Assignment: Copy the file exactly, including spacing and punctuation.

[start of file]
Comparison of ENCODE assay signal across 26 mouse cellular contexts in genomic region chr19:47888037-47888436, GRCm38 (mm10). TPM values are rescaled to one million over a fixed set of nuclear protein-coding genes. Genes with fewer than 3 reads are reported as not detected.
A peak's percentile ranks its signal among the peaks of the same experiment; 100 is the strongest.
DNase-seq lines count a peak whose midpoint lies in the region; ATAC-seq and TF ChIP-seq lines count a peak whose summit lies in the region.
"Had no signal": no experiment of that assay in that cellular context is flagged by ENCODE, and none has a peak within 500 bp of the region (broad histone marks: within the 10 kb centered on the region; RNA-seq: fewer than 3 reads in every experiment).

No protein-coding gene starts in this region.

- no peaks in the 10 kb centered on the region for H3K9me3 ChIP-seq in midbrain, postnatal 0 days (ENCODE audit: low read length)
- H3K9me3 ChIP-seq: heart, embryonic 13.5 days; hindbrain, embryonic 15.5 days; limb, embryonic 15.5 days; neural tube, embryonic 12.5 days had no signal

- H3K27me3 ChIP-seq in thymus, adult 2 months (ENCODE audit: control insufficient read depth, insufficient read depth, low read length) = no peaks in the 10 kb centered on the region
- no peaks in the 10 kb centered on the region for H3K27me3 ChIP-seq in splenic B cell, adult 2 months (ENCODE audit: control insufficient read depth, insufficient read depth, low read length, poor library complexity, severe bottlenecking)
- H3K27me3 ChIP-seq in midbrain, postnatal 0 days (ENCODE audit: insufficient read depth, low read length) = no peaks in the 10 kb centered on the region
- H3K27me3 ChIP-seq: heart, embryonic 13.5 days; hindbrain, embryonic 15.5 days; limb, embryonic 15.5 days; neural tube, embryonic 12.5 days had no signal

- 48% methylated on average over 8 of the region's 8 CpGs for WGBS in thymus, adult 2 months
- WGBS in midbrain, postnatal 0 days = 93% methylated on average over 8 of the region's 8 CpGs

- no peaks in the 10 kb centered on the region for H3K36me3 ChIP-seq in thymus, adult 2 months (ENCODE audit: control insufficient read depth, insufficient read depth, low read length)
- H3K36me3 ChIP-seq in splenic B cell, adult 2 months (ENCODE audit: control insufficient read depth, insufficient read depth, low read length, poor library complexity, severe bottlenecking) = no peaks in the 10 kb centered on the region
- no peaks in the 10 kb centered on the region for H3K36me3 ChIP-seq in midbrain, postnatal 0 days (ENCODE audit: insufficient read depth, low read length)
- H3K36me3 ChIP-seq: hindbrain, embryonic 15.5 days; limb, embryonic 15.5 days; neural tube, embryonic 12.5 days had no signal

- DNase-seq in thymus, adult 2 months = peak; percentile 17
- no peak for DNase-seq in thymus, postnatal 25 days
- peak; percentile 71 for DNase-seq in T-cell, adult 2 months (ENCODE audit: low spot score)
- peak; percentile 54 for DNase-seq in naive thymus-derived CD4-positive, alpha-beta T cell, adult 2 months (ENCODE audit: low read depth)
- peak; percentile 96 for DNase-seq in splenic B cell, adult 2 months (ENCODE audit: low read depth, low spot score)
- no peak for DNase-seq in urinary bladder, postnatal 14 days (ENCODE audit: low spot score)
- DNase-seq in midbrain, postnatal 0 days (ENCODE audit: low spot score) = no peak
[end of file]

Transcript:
Comparison of ENCODE assay signal across 26 mouse cellular contexts in genomic region chr19:47888037-47888436, GRCm38 (mm10). TPM values are rescaled to one million over a fixed set of nuclear protein-coding genes. Genes with fewer than 3 reads are reported as not detected.
A peak's percentile ranks its signal among the peaks of the same experiment; 100 is the strongest.
DNase-seq lines count a peak whose midpoint lies in the region; ATAC-seq and TF ChIP-seq lines count a peak whose summit lies in the region.
"Had no signal": no experiment of that assay in that cellular context is flagged by ENCODE, and none has a peak within 500 bp of the region (broad histone marks: within the 10 kb centered on the region; RNA-seq: fewer than 3 reads in every experiment).

No protein-coding gene starts in this region.

- no peaks in the 10 kb centered on the region for H3K9me3 ChIP-seq in midbrain, postnatal 0 days (ENCODE audit: low read length)
- H3K9me3 ChIP-seq: heart, embryonic 13.5 days; hindbrain, embryonic 15.5 days; limb, embryonic 15.5 days; neural tube, embryonic 12.5 days had no signal

- H3K27me3 ChIP-seq in thymus, adult 2 months (ENCODE audit: control insufficient read depth, insufficient read depth, low read length) = no peaks in the 10 kb centered on the region
- no peaks in the 10 kb centered on the region for H3K27me3 ChIP-seq in splenic B cell, adult 2 months (ENCODE audit: control insufficient read depth, insufficient read depth, low read length, poor library complexity, severe bottlenecking)
- H3K27me3 ChIP-seq in midbrain, postnatal 0 days (ENCODE audit: insufficient read depth, low read length) = no peaks in the 10 kb centered on the region
- H3K27me3 ChIP-seq: heart, embryonic 13.5 days; hindbrain, embryonic 15.5 days; limb, embryonic 15.5 days; neural tube, embryonic 12.5 days had no signal

- 48% methylated on average over 8 of the region's 8 CpGs for WGBS in thymus, adult 2 months
- WGBS in midbrain, postnatal 0 days = 93% methylated on average over 8 of the region's 8 CpGs

- no peaks in the 10 kb centered on the region for H3K36me3 ChIP-seq in thymus, adult 2 months (ENCODE audit: control insufficient read depth, insufficient read depth, low read length)
- H3K36me3 ChIP-seq in splenic B cell, adult 2 months (ENCODE audit: control insufficient read depth, insufficient read depth, low read length, poor library complexity, severe bottlenecking) = no peaks in the 10 kb centered on the region
- no peaks in the 10 kb centered on the region for H3K36me3 ChIP-seq in midbrain, postnatal 0 days (ENCODE audit: insufficient read depth, low read length)
- H3K36me3 ChIP-seq: hindbrain, embryonic 15.5 days; limb, embryonic 15.5 days; neural tube, embryonic 12.5 days had no signal

- DNase-seq in thymus, adult 2 months = peak; percentile 17
- no peak for DNase-seq in thymus, postnatal 25 days
- peak; percentile 71 for DNase-seq in T-cell, adult 2 months (ENCODE audit: low spot score)
- peak; percentile 54 for DNase-seq in naive thymus-derived CD4-positive, alpha-beta T cell, adult 2 months (ENCODE audit: low read depth)
- peak; percentile 96 for DNase-seq in splenic B cell, adult 2 months (ENCODE audit: low read depth, low spot score)
- no peak for DNase-seq in urinary bladder, postnatal 14 days (ENCODE audit: low spot score)
- DNase-seq in midbrain, postnatal 0 days (ENCODE audit: low spot score) = no peak